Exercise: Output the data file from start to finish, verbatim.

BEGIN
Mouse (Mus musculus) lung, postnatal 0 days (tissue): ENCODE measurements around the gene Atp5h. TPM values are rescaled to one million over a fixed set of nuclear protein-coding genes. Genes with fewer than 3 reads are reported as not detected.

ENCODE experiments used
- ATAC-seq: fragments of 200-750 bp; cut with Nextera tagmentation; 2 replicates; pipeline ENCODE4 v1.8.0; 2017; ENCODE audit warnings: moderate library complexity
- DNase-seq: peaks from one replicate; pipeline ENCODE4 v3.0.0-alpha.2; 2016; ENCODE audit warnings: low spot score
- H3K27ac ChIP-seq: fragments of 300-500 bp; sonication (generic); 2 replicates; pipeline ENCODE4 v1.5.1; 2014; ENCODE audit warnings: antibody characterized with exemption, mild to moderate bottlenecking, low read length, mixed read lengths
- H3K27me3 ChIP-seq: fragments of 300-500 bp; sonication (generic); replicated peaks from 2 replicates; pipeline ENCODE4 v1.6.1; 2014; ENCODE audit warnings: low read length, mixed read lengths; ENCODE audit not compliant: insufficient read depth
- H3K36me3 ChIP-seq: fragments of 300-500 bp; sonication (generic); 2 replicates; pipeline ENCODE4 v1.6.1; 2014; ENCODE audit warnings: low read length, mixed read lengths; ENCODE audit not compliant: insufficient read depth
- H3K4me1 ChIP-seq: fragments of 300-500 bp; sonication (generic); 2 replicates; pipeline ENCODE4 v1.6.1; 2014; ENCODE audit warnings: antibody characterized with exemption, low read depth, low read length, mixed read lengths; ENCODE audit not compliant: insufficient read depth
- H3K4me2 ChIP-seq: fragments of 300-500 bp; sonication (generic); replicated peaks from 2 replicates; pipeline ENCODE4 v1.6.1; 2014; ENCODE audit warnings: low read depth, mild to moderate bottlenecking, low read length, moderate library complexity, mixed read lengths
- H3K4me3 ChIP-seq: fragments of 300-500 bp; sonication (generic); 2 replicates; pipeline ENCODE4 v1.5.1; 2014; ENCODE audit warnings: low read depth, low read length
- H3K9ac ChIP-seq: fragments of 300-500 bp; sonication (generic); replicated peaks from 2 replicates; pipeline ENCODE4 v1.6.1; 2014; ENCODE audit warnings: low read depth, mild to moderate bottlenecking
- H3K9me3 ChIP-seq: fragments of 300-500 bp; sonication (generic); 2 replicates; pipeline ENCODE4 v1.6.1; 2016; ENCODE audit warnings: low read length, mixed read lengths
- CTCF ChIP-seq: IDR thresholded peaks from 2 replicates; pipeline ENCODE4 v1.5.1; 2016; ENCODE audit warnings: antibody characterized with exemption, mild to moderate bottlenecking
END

Mouse (Mus musculus) lung, postnatal 0 days (tissue): ENCODE measurements around the gene Atp5h. TPM values are rescaled to one million over a fixed set of nuclear protein-coding genes. Genes with fewer than 3 reads are reported as not detected.

ENCODE experiments used
- ATAC-seq: fragments of 200-750 bp; cut with Nextera tagmentation; 2 replicates; pipeline ENCODE4 v1.8.0; 2017; ENCODE audit warnings: moderate library complexity
- DNase-seq: peaks from one replicate; pipeline ENCODE4 v3.0.0-alpha.2; 2016; ENCODE audit warnings: low spot score
- H3K27ac ChIP-seq: fragments of 300-500 bp; sonication (generic); 2 replicates; pipeline ENCODE4 v1.5.1; 2014; ENCODE audit warnings: antibody characterized with exemption, mild to moderate bottlenecking, low read length, mixed read lengths
- H3K27me3 ChIP-seq: fragments of 300-500 bp; sonication (generic); replicated peaks from 2 replicates; pipeline ENCODE4 v1.6.1; 2014; ENCODE audit warnings: low read length, mixed read lengths; ENCODE audit not compliant: insufficient read depth
- H3K36me3 ChIP-seq: fragments of 300-500 bp; sonication (generic); 2 replicates; pipeline ENCODE4 v1.6.1; 2014; ENCODE audit warnings: low read length, mixed read lengths; ENCODE audit not compliant: insufficient read depth
- H3K4me1 ChIP-seq: fragments of 300-500 bp; sonication (generic); 2 replicates; pipeline ENCODE4 v1.6.1; 2014; ENCODE audit warnings: antibody characterized with exemption, low read depth, low read length, mixed read lengths; ENCODE audit not compliant: insufficient read depth
- H3K4me2 ChIP-seq: fragments of 300-500 bp; sonication (generic); replicated peaks from 2 replicates; pipeline ENCODE4 v1.6.1; 2014; ENCODE audit warnings: low read depth, mild to moderate bottlenecking, low read length, moderate library complexity, mixed read lengths
- H3K4me3 ChIP-seq: fragments of 300-500 bp; sonication (generic); 2 replicates; pipeline ENCODE4 v1.5.1; 2014; ENCODE audit warnings: low read depth, low read length
- H3K9ac ChIP-seq: fragments of 300-500 bp; sonication (generic); replicated peaks from 2 replicates; pipeline ENCODE4 v1.6.1; 2014; ENCODE audit warnings: low read depth, mild to moderate bottlenecking
- H3K9me3 ChIP-seq: fragments of 300-500 bp; sonication (generic); 2 replicates; pipeline ENCODE4 v1.6.1; 2016; ENCODE audit warnings: low read length, mixed read lengths
- CTCF ChIP-seq: IDR thresholded peaks from 2 replicates; pipeline ENCODE4 v1.5.1; 2016; ENCODE audit warnings: antibody characterized with exemption, mild to moderate bottlenecking